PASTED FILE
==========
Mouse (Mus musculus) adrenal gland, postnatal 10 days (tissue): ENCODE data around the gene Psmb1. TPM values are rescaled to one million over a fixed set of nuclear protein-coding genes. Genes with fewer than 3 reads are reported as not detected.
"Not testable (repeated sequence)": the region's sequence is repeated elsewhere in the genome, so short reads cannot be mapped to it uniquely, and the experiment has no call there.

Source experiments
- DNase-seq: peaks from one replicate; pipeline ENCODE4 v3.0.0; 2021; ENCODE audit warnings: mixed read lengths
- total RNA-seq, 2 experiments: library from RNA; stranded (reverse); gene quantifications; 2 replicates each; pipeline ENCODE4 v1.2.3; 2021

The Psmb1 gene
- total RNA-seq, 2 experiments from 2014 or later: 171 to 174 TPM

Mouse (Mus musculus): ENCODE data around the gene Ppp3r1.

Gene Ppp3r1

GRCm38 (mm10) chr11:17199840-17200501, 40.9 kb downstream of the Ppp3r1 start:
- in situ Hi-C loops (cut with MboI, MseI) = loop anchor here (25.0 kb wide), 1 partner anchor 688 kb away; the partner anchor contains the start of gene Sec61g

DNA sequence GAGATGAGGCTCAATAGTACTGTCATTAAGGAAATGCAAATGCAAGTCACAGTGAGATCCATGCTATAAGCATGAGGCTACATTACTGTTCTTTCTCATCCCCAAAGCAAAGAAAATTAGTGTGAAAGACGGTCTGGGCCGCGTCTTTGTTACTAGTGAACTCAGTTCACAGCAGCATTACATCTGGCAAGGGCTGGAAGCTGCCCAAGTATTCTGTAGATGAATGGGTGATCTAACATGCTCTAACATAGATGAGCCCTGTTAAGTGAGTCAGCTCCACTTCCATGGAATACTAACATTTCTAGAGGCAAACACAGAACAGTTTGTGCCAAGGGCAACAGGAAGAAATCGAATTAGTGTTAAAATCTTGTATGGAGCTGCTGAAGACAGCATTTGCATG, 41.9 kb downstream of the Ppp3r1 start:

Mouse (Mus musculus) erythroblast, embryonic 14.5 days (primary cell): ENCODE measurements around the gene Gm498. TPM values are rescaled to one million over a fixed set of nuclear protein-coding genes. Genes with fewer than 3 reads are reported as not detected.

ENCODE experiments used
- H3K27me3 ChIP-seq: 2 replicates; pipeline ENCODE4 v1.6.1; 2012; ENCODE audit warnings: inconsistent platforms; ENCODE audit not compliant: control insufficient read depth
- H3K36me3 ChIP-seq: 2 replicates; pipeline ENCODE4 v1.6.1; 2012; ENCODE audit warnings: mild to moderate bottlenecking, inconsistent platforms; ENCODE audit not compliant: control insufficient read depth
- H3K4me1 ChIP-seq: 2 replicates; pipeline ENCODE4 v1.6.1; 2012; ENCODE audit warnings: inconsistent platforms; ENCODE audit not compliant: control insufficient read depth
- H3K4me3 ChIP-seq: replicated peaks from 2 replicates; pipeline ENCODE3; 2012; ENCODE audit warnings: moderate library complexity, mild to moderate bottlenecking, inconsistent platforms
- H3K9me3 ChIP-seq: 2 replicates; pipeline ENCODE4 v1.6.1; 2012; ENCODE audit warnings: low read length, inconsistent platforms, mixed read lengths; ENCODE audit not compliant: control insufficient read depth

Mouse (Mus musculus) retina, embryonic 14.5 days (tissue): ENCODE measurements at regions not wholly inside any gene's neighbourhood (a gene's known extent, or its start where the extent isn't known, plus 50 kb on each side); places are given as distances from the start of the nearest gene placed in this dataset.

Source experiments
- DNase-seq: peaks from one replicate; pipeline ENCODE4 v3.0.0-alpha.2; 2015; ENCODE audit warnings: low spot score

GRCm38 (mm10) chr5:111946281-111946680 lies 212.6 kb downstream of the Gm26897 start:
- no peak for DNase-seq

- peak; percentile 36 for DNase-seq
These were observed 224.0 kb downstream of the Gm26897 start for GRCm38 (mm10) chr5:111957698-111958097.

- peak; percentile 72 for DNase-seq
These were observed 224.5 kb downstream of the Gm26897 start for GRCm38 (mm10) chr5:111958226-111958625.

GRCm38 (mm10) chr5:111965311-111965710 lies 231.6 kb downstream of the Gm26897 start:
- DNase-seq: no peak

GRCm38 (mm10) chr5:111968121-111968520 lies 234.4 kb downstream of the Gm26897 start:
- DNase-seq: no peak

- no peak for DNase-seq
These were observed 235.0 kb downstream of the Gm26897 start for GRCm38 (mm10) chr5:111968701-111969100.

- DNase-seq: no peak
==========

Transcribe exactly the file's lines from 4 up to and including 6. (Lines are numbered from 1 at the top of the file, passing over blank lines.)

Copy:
- DNase-seq: peaks from one replicate; pipeline ENCODE4 v3.0.0; 2021; ENCODE audit warnings: mixed read lengths
- total RNA-seq, 2 experiments: library from RNA; stranded (reverse); gene quantifications; 2 replicates each; pipeline ENCODE4 v1.2.3; 2021

The Psmb1 gene